Visual improvement with corticosteroid therapy in giant cell arteritis. Report of a large study and review of literature

Acta Ophthalmol Scand. 2002 Aug;80(4):355-67. doi: 10.1034/j.1600-0420.2002.800403.x.


Objectives: (1) To report the incidence and extent of visual improvement achieved by high-dose systemic corticosteroid treatment in eyes with visual loss due to giant-cell arteritis (GCA). (2) To understand the cause of the discrepancies between visual improvement revealed by routine visual acuity (VA) and by the central visual field in kinetic perimetry. (3) To review critically the contradictory literature on the effectiveness of corticosteroid therapy on visual recovery in GCA and to attempt to reconcile differences in the reported results.

Methods: Clinical data were collected systematically on 84 consecutive patients (114 eyes) with visual loss, all of whom had GCA confirmed by temporal artery biopsy and treated by us with high-dose systemic corticosteroid therapy. The patients were treated between 1974 and 1999 and data were compiled retrospectively. All patients underwent a detailed visual and ophthalmic evaluation at the initial visit and at every follow-up. This included visual field testing (with a Goldmann perimeter). All were treated with systemic corticosteroid therapy (intravenous followed by oral in 41 patients and oral only in 43 patients).

Results: Visual loss was due to anterior ischaemic optic neuropathy (91%), central retinal artery occlusion (10.5%), cilioretinal artery occlusion (10%), and/or posterior ischaemic optic neuropathy (4%), either alone or in different combinations. Improvement in both VA (>or= 2 lines) and central visual field was found in only five (4%) eyes of five patients (three treated with intravenous and two with oral steroid therapy). Improvement in VA >or= 2 lines but not in the central visual field was found in seven eyes (in six patients). Visual improvement was seen in 7% of 41 patients treated initially with intravenous steroids versus 5% (p = 0.672) of 43 patients treated with oral steroids only. Comparison of patients with visual improvement in both VA and fields versus those with no improvement suggested a shorter interval (p = 0.065) between onset of visual loss and start of therapy in the improved patients.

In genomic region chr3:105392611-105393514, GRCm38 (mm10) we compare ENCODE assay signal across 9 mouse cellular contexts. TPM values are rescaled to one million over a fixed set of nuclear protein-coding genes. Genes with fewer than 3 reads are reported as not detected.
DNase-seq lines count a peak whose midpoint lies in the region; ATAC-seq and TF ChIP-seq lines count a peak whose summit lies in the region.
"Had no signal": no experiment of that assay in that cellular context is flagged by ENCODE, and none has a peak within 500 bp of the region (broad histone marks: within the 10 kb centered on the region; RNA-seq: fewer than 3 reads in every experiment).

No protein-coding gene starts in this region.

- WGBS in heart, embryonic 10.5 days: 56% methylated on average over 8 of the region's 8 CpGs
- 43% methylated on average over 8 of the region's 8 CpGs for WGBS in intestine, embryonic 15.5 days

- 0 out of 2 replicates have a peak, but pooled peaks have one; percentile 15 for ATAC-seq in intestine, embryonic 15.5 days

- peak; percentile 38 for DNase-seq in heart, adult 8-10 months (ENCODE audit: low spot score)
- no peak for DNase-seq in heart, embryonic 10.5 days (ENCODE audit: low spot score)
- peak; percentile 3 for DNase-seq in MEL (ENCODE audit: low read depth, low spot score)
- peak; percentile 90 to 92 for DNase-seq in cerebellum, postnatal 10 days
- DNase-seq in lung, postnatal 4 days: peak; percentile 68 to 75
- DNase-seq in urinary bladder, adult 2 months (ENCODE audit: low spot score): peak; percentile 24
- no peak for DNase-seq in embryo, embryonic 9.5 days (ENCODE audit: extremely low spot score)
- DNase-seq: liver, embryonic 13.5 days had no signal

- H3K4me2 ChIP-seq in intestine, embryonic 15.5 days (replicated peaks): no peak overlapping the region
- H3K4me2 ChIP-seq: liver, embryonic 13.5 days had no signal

Conclusions: In our study, only 4% of eyes with visual loss due to GCA improved, as judged by improvement in both VA and central visual field (by kinetic perimetry and Amsler grid). The data also suggest that there is a better (p = 0.065) chance of visual improvement with early diagnosis and immediate start of steroid therapy. Improvement in VA without associated improvement in the central visual field or Amsler grid may simply represent a learned ability to fixate eccentrically with more effective use of remaining vision: this factor could help explain a number of reported cases in the literature of improved VA after steroid treatment for GCA. To prevent further visual loss in either eye and for management of systemic manifestations of GCA, all patients must be treated on a long-term basis with adequate amounts of systemic corticosteroids.

Publication types

  • Research Support, Non-U.S. Gov't
  • Research Support, U.S. Gov't, P.H.S.
  • Review

MeSH terms

  • Aged
  • Aged, 80 and over
  • Biopsy
  • Dexamethasone / therapeutic use
  • Female
  • Giant Cell Arteritis / complications
  • Giant Cell Arteritis / diagnosis
  • Giant Cell Arteritis / drug therapy*
  • Glucocorticoids / therapeutic use*
  • Humans
  • Incidence
  • Male
  • Middle Aged
  • Optic Neuropathy, Ischemic / diagnosis
  • Optic Neuropathy, Ischemic / drug therapy
  • Optic Neuropathy, Ischemic / etiology
  • Prednisone / therapeutic use
  • Retinal Artery Occlusion / diagnosis
  • Retinal Artery Occlusion / drug therapy
  • Retinal Artery Occlusion / etiology
  • Retrospective Studies
  • Temporal Arteries / pathology
  • Vision Disorders / diagnosis
  • Vision Disorders / drug therapy*
  • Vision Disorders / etiology
  • Visual Acuity*
  • Visual Fields


  • Glucocorticoids
  • Dexamethasone
  • Prednisone